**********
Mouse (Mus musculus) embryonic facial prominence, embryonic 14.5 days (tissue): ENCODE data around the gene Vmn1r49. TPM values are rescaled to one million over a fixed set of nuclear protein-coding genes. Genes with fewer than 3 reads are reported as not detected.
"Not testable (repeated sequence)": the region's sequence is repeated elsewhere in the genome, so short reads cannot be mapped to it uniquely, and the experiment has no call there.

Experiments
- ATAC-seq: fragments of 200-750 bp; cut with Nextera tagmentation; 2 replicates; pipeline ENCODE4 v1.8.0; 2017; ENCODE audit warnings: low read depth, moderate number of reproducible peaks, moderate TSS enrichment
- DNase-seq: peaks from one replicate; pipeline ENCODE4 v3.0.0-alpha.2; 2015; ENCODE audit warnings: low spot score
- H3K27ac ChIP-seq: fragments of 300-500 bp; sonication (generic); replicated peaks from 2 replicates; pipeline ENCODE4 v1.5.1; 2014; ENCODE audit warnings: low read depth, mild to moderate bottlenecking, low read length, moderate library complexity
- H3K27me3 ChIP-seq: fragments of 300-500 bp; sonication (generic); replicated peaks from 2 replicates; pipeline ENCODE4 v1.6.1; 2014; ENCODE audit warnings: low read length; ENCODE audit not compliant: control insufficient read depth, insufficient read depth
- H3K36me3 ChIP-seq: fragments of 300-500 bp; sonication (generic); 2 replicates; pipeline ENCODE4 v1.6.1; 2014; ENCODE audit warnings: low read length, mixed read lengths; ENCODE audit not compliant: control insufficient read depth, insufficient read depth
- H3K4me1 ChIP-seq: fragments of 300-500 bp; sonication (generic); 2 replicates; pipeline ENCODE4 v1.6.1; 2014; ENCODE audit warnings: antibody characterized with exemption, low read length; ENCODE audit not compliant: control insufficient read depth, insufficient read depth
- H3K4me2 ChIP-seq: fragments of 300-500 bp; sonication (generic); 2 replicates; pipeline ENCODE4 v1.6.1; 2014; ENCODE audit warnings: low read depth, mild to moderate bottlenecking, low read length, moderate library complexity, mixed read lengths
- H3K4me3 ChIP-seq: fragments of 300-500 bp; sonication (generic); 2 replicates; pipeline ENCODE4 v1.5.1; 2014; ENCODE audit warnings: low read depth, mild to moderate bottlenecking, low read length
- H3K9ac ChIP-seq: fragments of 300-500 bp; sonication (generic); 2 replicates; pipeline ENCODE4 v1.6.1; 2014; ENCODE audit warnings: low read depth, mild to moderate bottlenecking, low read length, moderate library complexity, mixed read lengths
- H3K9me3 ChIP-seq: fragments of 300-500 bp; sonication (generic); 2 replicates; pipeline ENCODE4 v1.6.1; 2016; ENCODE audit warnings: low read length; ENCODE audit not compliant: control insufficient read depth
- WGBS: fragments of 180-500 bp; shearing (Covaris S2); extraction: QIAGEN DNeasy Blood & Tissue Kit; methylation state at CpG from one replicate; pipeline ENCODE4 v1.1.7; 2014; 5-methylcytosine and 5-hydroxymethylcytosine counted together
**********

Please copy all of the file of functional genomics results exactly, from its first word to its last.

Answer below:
Mouse (Mus musculus) embryonic facial prominence, embryonic 14.5 days (tissue): ENCODE data around the gene Vmn1r49. TPM values are rescaled to one million over a fixed set of nuclear protein-coding genes. Genes with fewer than 3 reads are reported as not detected.
"Not testable (repeated sequence)": the region's sequence is repeated elsewhere in the genome, so short reads cannot be mapped to it uniquely, and the experiment has no call there.

Experiments
- ATAC-seq: fragments of 200-750 bp; cut with Nextera tagmentation; 2 replicates; pipeline ENCODE4 v1.8.0; 2017; ENCODE audit warnings: low read depth, moderate number of reproducible peaks, moderate TSS enrichment
- DNase-seq: peaks from one replicate; pipeline ENCODE4 v3.0.0-alpha.2; 2015; ENCODE audit warnings: low spot score
- H3K27ac ChIP-seq: fragments of 300-500 bp; sonication (generic); replicated peaks from 2 replicates; pipeline ENCODE4 v1.5.1; 2014; ENCODE audit warnings: low read depth, mild to moderate bottlenecking, low read length, moderate library complexity
- H3K27me3 ChIP-seq: fragments of 300-500 bp; sonication (generic); replicated peaks from 2 replicates; pipeline ENCODE4 v1.6.1; 2014; ENCODE audit warnings: low read length; ENCODE audit not compliant: control insufficient read depth, insufficient read depth
- H3K36me3 ChIP-seq: fragments of 300-500 bp; sonication (generic); 2 replicates; pipeline ENCODE4 v1.6.1; 2014; ENCODE audit warnings: low read length, mixed read lengths; ENCODE audit not compliant: control insufficient read depth, insufficient read depth
- H3K4me1 ChIP-seq: fragments of 300-500 bp; sonication (generic); 2 replicates; pipeline ENCODE4 v1.6.1; 2014; ENCODE audit warnings: antibody characterized with exemption, low read length; ENCODE audit not compliant: control insufficient read depth, insufficient read depth
- H3K4me2 ChIP-seq: fragments of 300-500 bp; sonication (generic); 2 replicates; pipeline ENCODE4 v1.6.1; 2014; ENCODE audit warnings: low read depth, mild to moderate bottlenecking, low read length, moderate library complexity, mixed read lengths
- H3K4me3 ChIP-seq: fragments of 300-500 bp; sonication (generic); 2 replicates; pipeline ENCODE4 v1.5.1; 2014; ENCODE audit warnings: low read depth, mild to moderate bottlenecking, low read length
- H3K9ac ChIP-seq: fragments of 300-500 bp; sonication (generic); 2 replicates; pipeline ENCODE4 v1.6.1; 2014; ENCODE audit warnings: low read depth, mild to moderate bottlenecking, low read length, moderate library complexity, mixed read lengths
- H3K9me3 ChIP-seq: fragments of 300-500 bp; sonication (generic); 2 replicates; pipeline ENCODE4 v1.6.1; 2016; ENCODE audit warnings: low read length; ENCODE audit not compliant: control insufficient read depth
- WGBS: fragments of 180-500 bp; shearing (Covaris S2); extraction: QIAGEN DNeasy Blood & Tissue Kit; methylation state at CpG from one replicate; pipeline ENCODE4 v1.1.7; 2014; 5-methylcytosine and 5-hydroxymethylcytosine counted together